Dig this nice little 1947 ditty from Jump Blues King Jo Jo Adams. After just one listen to When I'm In My Tea I think you'll agree that this should be a permanent addition to your official Saturday night mix.
Here's a little Jo Jo history:
Born circa 1918, Alabama
Died 27 Februay, 1988, Chicago, Illinois
"I started playing the blues when I saw a man standing on the stage and he was getting big money. He had a red pocket hand'chief around his neck and coveralls and I said, 'That's not the way it's supposed to go'. I introduced color to the stage. My tailor-made tails that were 55 inches long - when I spun around you could shoot dice on them!"
Seldom remembered today among the greats of jump blues, Jo Jo Adams was once quite a celebrity in the 1940s and 1950s Chicago music and entertainment circle. A comedian/singer/dancer/emcee and leader of a successful revue, the few remaining images and film clips we have of the man (for example, his performances from the 1949 William Alexander short "Burlesque In Harlem"), shows a slim, dapper, Cab Calloway-like performer, an impression borne out by his jazzy recordings such as When I'm In My Tea.
Once billed as "The Sepia Frank Sinatra" (more for his build and sartorial elegance than his vocal style), Jo Jo Adams was born in Alabama around 1918. Little is known of his early life, except that he sang with a quartet called the Big Four Jubilee singers, and that he was on Chicago's South Side by 1945, playing venues such as the Ritz Show Lounge, and first recorded in early 1946 with guitarist Freddie Williams' band for Williams' own Melody Lane Record Shop label.
Within a few weeks, Melody Lane had become Hy-Tone Records and the two Adams releases were reissued on the new label. During the summer of 1946, Adams was in Los Angeles, recording for Aladdin Records with the Maxwell Davis All Stars and appearing with Clifford Scott at the Hideaway Club, however, by the end of the year, he was back in Chicago recording for Hy-Tone, this time with veteran guitarist Floyd Smith's Combo (Smith had been famous for his influential 1939 hit Floyd's Guitar Blues recorded with Andy Kirk's Orchestra and had only just left the Kirk band at the time of his Hy-Tone session).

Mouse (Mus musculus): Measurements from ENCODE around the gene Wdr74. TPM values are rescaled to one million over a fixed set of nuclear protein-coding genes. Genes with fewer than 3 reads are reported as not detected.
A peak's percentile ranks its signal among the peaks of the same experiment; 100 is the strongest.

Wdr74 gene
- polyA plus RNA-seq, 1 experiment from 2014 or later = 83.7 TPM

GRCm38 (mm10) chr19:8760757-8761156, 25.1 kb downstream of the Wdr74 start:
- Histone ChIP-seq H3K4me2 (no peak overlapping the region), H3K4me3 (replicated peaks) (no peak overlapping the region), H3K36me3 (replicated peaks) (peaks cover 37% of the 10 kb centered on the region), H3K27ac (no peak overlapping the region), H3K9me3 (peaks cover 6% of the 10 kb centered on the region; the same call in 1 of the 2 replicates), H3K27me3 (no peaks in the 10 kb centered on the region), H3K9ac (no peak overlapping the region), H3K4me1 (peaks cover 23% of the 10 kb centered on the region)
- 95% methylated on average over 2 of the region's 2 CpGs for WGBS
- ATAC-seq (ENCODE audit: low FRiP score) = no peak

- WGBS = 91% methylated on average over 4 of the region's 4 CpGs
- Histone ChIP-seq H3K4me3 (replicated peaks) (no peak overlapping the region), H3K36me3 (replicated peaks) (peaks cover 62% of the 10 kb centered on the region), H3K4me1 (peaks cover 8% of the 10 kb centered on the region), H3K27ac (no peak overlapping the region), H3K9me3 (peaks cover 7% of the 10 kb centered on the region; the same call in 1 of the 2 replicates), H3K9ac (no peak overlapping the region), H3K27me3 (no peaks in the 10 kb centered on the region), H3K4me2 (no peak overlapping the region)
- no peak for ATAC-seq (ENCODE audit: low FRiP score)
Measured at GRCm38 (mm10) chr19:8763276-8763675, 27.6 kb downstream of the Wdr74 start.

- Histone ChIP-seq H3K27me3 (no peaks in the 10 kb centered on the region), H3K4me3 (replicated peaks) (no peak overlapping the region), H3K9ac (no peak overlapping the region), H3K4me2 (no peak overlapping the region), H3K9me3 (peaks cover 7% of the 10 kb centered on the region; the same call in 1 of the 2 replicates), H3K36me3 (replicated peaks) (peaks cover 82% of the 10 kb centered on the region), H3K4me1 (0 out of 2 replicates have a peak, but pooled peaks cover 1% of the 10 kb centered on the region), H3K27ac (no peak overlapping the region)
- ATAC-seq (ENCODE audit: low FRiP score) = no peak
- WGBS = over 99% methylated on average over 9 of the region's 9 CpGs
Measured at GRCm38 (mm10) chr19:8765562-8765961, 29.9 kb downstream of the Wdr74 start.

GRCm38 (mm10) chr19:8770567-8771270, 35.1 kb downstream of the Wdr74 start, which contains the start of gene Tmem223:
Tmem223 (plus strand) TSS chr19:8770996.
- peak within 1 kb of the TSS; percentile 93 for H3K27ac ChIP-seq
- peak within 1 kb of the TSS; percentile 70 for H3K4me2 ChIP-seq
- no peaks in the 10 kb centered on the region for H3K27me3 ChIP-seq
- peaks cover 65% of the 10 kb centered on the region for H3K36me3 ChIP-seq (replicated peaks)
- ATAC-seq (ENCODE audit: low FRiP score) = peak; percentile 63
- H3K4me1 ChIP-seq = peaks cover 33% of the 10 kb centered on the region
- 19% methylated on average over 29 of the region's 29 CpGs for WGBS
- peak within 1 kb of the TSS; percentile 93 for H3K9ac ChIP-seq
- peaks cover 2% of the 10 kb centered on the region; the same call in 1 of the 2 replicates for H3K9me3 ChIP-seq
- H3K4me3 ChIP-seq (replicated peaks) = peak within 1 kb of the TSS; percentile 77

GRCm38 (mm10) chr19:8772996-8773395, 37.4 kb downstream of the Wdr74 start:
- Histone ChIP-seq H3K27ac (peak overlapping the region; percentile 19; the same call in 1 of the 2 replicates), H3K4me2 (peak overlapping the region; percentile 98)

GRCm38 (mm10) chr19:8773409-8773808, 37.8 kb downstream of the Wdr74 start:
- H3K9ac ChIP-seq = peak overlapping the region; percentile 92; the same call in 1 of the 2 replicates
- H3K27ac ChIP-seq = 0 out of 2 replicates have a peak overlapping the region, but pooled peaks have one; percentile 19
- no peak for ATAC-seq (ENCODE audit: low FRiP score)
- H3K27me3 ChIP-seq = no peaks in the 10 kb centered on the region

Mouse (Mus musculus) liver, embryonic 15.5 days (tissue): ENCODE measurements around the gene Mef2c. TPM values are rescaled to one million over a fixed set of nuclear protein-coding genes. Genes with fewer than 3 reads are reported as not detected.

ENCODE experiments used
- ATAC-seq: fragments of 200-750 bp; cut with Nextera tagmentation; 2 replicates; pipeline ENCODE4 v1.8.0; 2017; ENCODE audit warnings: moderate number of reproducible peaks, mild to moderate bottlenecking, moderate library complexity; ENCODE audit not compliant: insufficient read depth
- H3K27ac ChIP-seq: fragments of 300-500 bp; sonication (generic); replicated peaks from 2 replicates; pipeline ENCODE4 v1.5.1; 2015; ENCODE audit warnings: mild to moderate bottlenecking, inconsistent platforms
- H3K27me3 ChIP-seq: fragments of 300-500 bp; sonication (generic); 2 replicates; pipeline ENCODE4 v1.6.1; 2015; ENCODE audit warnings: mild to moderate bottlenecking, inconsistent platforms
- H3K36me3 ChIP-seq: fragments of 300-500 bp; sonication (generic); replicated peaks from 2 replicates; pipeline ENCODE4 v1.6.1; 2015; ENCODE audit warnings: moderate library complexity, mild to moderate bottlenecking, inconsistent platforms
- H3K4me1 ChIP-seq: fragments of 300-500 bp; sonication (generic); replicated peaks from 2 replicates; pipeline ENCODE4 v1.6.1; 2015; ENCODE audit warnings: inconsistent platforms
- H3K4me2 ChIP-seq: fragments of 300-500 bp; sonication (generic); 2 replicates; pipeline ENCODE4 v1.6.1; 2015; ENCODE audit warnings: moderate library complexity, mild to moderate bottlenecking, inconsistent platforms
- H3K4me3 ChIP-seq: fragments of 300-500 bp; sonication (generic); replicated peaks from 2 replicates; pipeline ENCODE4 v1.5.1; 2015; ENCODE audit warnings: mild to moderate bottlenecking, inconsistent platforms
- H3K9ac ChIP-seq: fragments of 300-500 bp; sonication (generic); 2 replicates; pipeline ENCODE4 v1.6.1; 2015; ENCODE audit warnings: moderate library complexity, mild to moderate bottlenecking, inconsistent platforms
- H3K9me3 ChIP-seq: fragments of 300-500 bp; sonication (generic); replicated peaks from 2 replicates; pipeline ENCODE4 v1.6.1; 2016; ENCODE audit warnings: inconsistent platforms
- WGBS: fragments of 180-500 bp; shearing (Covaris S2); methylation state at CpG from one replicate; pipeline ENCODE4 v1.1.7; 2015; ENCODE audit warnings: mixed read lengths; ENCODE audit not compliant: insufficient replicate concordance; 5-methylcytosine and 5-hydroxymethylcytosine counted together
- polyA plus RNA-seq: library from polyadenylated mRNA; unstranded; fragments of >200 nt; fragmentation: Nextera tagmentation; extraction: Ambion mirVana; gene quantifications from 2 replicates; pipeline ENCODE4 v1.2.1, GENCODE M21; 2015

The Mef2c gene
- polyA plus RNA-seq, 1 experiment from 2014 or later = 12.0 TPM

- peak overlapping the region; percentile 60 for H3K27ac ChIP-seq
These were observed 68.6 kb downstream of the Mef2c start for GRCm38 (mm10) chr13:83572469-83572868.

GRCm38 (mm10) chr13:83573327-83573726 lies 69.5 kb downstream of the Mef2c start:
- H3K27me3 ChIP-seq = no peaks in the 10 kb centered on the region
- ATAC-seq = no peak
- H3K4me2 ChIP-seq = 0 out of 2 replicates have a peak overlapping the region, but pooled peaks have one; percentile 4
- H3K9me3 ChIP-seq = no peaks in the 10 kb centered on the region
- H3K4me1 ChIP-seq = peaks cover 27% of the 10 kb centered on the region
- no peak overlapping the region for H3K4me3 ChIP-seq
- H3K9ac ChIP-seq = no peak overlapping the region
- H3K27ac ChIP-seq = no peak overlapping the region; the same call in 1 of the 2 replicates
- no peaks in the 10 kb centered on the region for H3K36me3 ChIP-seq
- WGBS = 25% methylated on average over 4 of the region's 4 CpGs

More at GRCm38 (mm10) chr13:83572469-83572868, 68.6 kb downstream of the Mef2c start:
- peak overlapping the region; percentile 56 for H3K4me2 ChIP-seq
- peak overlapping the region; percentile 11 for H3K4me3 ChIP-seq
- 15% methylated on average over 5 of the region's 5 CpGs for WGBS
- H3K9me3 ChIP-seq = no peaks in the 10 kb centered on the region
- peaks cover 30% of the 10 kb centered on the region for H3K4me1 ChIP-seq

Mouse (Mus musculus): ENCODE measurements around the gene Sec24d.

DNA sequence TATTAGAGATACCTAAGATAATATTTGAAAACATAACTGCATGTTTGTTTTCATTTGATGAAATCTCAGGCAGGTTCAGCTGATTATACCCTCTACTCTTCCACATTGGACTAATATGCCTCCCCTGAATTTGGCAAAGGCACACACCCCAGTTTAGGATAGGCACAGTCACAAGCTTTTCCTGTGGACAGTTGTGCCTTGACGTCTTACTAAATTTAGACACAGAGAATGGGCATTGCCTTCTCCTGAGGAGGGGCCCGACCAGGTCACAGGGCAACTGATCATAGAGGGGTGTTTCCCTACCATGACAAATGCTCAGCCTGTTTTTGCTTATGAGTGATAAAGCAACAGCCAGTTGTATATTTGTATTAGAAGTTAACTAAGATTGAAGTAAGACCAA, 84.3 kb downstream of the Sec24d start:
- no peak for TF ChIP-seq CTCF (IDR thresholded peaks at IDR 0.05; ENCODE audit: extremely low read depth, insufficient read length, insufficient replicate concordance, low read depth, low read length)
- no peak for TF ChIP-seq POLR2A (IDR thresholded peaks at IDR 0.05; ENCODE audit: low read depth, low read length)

In July 1947, "Doctor Jo Jo" as he was sometimes billed, recorded a four track session for Aristocrat Records with Tom Archia's All Stars, and in early 1948 he was recalled by Archia to sing the wonderful, two-part Cabbage Head - an updating of the ancient British ballad "Our Gudeman"(aka Seven Nights Drunk). Apart from his welcome appearance in the aforementioned musical short "Burlesque In Harlem" - in which he performs the risqué I Like To Hucklebuck before displaying his terpsichorean skill with an exotic dancer - Adams appears to have disappeared from the recording scene for a full four years (he is known to have joined Memphis Slim's Houserockers as a singer briefly in 1950), returning in November 1952 to cut six sides for Art Sheridan's Chance Records with trumpeter Melvin Moore's Orchestra.
His last known release was issued the following year on Al Benson's Parrot label, backed by a small unit headed by drummer Red Saunders and arranged by Sun Ra. Although the recordings were sparse, Adams appeared often in the early 1950s at the Flame Show Bar with his own revue "The Jo Jo Show".
He is listed as being part of a couple of rock 'n' roll revues at the Trianon Ballroom and the Regal Theatre in 1955 and also at a club called Budland in late 1958, and then seems to have vanished into obscurity for the last 30 years of his life (Living Blues reported that he would still occasionally play in his neighbourhood of 64th and Maryland).
He died in Chicago on 27th February 1988.
Thanks to Dave Penny and his Living Blues interview with Jo Jo.